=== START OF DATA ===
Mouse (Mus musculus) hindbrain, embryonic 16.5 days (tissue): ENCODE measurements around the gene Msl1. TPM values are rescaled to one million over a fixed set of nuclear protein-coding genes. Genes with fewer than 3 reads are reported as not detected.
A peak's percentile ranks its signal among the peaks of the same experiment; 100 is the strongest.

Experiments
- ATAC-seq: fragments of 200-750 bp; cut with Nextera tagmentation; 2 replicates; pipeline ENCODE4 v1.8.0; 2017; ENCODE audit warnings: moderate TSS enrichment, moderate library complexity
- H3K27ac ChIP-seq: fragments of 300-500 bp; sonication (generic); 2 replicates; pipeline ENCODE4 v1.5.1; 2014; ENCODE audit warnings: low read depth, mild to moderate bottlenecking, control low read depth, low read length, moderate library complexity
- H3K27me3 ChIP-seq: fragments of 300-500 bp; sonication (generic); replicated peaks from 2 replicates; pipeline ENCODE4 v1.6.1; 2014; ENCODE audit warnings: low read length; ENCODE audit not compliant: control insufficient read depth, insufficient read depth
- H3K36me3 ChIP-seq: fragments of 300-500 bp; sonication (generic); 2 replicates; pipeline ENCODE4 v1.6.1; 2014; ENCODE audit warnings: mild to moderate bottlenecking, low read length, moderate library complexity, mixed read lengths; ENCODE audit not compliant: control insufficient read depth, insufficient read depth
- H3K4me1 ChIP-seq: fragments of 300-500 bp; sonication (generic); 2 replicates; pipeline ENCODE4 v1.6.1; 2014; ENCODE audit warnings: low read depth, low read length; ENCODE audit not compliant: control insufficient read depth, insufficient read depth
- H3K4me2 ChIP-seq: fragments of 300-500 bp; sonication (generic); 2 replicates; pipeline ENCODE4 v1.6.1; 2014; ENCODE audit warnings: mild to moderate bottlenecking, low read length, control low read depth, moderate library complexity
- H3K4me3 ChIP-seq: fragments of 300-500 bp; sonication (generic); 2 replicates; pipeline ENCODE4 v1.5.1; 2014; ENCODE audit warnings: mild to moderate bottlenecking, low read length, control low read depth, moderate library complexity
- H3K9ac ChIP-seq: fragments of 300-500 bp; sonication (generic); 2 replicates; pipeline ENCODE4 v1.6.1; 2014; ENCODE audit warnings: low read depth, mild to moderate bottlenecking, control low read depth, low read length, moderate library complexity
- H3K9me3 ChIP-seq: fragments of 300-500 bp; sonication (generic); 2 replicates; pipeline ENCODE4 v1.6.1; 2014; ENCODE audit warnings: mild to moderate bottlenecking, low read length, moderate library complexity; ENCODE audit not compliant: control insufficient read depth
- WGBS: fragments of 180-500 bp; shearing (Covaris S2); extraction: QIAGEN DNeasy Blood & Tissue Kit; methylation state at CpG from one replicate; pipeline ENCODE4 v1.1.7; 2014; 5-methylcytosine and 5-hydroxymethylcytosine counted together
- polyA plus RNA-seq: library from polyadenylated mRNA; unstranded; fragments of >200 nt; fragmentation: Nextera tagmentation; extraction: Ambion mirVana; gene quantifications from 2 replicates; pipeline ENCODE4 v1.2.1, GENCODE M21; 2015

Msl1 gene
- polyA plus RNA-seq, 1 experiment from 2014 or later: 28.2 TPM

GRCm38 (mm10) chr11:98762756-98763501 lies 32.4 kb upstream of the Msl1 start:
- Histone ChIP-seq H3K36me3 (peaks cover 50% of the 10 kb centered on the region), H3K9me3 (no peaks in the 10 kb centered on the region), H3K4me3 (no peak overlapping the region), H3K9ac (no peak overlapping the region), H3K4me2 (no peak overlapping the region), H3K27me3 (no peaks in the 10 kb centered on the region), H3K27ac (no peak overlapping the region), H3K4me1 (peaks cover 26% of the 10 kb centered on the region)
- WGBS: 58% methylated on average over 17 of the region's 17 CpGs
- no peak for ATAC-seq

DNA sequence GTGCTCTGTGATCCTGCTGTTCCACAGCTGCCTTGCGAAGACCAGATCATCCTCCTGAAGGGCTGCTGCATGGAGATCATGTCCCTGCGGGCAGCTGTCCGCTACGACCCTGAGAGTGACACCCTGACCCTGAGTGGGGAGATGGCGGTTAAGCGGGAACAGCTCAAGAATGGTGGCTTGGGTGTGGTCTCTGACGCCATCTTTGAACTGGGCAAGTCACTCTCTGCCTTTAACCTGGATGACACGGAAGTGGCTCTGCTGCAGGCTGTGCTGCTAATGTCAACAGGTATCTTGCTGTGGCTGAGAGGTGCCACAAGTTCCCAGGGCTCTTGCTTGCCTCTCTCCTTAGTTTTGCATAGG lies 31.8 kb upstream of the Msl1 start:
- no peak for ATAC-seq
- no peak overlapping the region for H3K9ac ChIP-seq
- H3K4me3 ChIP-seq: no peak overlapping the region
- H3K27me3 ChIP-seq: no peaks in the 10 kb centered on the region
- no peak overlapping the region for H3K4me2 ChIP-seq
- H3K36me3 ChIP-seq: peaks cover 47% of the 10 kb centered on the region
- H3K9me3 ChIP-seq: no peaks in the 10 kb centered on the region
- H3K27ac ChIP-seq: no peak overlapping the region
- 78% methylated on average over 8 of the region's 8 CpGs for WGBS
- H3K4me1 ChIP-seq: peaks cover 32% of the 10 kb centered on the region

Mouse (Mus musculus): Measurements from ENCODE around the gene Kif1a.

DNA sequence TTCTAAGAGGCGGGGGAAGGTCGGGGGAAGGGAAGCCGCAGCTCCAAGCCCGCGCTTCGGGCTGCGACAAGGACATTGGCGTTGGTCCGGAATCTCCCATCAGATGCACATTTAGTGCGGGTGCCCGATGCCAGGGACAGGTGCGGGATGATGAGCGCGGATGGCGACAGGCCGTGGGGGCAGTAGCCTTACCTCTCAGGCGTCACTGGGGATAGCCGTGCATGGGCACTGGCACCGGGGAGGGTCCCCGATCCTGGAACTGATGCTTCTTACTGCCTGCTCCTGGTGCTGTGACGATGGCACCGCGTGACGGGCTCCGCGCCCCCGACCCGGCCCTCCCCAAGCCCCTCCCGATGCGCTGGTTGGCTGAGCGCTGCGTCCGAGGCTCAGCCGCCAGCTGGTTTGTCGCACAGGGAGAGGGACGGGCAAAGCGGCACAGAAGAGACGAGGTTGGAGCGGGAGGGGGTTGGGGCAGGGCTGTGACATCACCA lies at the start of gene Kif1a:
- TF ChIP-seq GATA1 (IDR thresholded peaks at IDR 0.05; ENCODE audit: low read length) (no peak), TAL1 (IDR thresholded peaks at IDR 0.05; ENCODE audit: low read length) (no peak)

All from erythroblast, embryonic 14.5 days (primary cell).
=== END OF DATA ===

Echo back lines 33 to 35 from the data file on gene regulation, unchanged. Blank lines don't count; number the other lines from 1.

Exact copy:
DNA sequence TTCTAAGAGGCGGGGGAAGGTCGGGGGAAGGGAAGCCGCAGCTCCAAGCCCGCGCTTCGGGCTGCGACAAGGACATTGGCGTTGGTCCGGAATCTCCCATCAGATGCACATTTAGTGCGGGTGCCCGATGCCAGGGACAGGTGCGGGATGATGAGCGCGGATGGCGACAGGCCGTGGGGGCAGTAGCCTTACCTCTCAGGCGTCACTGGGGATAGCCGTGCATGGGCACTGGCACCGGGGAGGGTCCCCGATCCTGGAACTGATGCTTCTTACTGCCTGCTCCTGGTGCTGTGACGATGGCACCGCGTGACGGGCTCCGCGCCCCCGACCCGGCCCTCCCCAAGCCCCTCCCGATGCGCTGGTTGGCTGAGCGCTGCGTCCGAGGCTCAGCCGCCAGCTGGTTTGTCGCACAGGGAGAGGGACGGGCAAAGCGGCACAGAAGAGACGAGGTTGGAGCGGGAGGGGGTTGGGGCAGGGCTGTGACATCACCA lies at the start of gene Kif1a:
- TF ChIP-seq GATA1 (IDR thresholded peaks at IDR 0.05; ENCODE audit: low read length) (no peak), TAL1 (IDR thresholded peaks at IDR 0.05; ENCODE audit: low read length) (no peak)

All from erythroblast, embryonic 14.5 days (primary cell).